New York Auto Insurance Guide
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NY Minimum Insurance Requirements
From Buffalo to Albany, Syracuse to Rochester, New York has thousands of miles of roadways. They’ll take you from the heart of Manhattan, to the Finger Lakes, Niagara Falls, the Hudson Valley and the Adirondacks. They’re used by over 11 million licensed drivers, who each put in an average of 6,500 miles a year. Along the way, those drivers are involved in thousands of traffic accidents every year, including many that result in serious injury or death. Wherever you live and drive in the Empire State, carrying adequate car insurance is both a legal requirement and commonsense protection. This is your guide to New York’s basic vehicle insurance requirements and laws.
New York state law requires you to carry a minimum amount of car insurance. Failure to do so can result in severe penalties that may include monetary fines and jail time. New York is a no-fault state. That means your insurance will pay your injury claims up to a specified limit, regardless of who caused the accident. Under a no-fault system, you lose some of your rights to sue for damages.
The bare minimum car insurance requirement for New York drivers is:
$25,000 bodily injury per person per accident
$50,000 bodily injury for all persons per accident
$10,000 property damage liability
$25,000/$50,000 uninsured motorist bodily injury
$50,000 basic personal injury protection
New York does not require you to carry additional coverage such as Collision and Comprehensive. However, If you own property or other valuable assets, supplementing the minimum requirements can help you protect yourself from monetary loss.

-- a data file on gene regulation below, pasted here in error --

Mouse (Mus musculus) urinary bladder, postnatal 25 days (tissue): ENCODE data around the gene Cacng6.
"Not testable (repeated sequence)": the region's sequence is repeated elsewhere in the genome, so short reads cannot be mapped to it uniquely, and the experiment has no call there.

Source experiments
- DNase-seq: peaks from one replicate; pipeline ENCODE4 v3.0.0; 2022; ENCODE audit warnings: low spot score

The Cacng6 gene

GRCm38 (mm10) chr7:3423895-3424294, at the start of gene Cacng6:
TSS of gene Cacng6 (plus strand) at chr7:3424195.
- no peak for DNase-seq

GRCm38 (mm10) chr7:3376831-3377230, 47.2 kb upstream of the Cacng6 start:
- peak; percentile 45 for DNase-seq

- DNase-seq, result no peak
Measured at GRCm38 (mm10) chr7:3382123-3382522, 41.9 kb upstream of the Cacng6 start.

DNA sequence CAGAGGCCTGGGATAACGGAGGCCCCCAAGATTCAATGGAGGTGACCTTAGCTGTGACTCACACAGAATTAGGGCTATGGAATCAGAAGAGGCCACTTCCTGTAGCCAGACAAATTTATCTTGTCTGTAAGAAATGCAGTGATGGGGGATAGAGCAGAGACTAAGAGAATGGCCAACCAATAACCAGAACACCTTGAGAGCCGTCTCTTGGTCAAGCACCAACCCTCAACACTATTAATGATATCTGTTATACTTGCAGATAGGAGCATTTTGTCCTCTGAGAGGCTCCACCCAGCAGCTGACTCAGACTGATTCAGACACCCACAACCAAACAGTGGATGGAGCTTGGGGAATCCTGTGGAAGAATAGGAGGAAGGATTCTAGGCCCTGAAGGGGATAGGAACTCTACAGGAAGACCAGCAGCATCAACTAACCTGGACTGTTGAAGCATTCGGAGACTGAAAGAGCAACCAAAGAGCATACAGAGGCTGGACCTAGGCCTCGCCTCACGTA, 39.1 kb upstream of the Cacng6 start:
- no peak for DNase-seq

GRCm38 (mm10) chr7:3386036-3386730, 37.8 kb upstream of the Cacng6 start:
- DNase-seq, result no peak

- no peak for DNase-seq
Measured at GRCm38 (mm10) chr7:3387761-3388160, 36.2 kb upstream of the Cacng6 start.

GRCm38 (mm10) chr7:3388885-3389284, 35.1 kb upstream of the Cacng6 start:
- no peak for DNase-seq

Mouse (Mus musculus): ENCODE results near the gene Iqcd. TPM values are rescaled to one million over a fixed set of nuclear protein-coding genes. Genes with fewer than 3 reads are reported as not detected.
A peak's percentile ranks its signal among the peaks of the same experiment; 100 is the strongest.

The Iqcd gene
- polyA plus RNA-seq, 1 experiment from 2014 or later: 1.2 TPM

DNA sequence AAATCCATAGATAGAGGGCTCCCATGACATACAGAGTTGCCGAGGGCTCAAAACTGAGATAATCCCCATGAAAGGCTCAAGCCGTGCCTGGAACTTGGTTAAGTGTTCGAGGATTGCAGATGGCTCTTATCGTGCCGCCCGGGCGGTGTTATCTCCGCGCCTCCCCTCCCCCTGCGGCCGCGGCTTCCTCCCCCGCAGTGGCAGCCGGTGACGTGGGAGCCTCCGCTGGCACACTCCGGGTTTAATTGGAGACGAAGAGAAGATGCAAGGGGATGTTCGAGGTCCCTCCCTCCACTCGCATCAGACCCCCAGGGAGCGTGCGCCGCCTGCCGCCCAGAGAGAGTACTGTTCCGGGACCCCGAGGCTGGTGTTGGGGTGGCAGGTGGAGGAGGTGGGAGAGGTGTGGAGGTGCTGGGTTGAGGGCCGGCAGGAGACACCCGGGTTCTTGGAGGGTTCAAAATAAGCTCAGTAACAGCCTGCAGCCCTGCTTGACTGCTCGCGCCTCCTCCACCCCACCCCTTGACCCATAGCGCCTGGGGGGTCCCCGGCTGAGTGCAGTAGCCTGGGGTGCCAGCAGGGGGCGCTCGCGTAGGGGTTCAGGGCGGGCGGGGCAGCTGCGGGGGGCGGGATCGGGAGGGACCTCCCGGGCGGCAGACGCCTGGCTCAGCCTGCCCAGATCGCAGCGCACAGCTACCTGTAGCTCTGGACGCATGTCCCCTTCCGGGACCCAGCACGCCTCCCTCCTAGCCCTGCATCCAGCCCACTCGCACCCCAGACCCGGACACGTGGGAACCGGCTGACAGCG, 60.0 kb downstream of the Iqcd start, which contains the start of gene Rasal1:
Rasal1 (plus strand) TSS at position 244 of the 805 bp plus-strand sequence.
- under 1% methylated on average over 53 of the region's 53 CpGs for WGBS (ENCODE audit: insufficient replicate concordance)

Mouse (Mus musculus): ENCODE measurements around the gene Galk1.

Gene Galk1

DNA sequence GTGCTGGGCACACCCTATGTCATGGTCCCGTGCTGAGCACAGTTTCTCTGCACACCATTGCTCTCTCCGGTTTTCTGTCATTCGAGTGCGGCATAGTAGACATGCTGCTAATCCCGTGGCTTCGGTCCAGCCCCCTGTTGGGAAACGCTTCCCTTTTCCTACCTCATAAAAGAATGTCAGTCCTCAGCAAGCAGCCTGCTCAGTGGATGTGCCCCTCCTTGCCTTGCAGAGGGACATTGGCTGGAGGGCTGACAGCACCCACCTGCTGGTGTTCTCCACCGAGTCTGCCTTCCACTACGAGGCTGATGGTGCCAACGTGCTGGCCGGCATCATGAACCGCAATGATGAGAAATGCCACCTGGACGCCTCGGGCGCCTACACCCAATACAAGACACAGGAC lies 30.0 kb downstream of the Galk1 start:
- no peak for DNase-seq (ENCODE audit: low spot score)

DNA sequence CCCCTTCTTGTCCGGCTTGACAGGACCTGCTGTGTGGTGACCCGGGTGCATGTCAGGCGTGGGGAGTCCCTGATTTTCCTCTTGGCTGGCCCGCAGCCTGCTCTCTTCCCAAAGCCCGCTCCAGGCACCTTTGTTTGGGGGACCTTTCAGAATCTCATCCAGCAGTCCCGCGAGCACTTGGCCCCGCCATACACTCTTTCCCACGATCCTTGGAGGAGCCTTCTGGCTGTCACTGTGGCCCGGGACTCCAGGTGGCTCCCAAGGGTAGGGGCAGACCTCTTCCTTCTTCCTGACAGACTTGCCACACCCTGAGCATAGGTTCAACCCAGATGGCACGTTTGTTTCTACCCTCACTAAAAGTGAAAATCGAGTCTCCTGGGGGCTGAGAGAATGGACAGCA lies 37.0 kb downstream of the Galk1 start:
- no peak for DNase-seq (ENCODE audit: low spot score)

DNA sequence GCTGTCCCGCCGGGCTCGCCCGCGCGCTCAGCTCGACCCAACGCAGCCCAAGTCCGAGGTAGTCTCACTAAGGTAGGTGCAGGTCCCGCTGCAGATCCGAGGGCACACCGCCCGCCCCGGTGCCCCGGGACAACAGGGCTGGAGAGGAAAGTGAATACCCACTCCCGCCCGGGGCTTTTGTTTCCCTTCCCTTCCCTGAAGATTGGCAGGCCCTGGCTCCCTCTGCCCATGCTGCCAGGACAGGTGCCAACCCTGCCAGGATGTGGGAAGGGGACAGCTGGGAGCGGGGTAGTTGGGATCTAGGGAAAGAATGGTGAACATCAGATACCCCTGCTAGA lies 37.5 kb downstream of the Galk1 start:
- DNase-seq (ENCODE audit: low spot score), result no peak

Penalties for Failure to Carry New York Auto Insurance
You are required by law to carry proof of New York car insurance in your car and show it if a law enforcement officer asks to see it. Failure to do so can result in severe penalties. You can be fined as between $150 and $1,500, or sentenced to 15 days in jail. Your license will be revoked for at least one year, at the end of which you will be required to pay $750 in civil penalties to the DMV.
New York requires your insurer to electronically notify the state when your policy lapses. When they do, your registration is immediately suspended. If you fail to surrender your plates and provide proof of New York insurance within 90 day, you will be charged a reinstatement fee based on the number of days your registration was suspended. The current fee is $8 for the first 30 days, $10 for the next 30 and $12 for the final 30. After 90 days, your driver’s license will be suspended and you will be charged a $50 reinstatement fee.
New York Car Insurance Premiums
Vehicle insurance premiums are regulated by the New York Department of Financial Services. Insurance companies are allowed to charge premiums and award discounts based on a number of factors that can include:
The type of car you are insuring
Prior auto insurance coverage
How much you drive
Your driving record
Your marital status
Your geographic location
How long you’ve been driving
Whether or not you use your car for business
New York also allows insurers to consider your credit rating to determine your premium.
How to Get the Cheapest New York Car Insurance Policy
Ask about available discounts for good driving habits, anti-theft devices, multiple cars on one policy, bundling your car insurance with your homeowners or renters policy, automatic or online payments and driving a hybrid or electric car
Compare quotes from a variety of providers on this website
Eliminate unnecessary coverage
Check to see if you qualify for any low-cost auto insurance program your state may offer
New New York Driving Laws
Laws regarding driving and car insurance can change frequently. It is your responsibility to stay current about the legal requirements in New York. The following laws have recently been enacted in New York and may affect your insurance coverage decisions.
New York bans all forms of text-based communication for all drivers.
New York bans the use of handheld communications devices for all drivers.
New York bans the use of all handheld portable electronic devices while operating a motor vehicle.
New York Regulating Agencies and References
New York Department of Financial Services/Insurance
New York Department of Motor Vehicles
Insurance Information Institute
National Association of Insurance Commissioners
Last Updated: 3/7/2014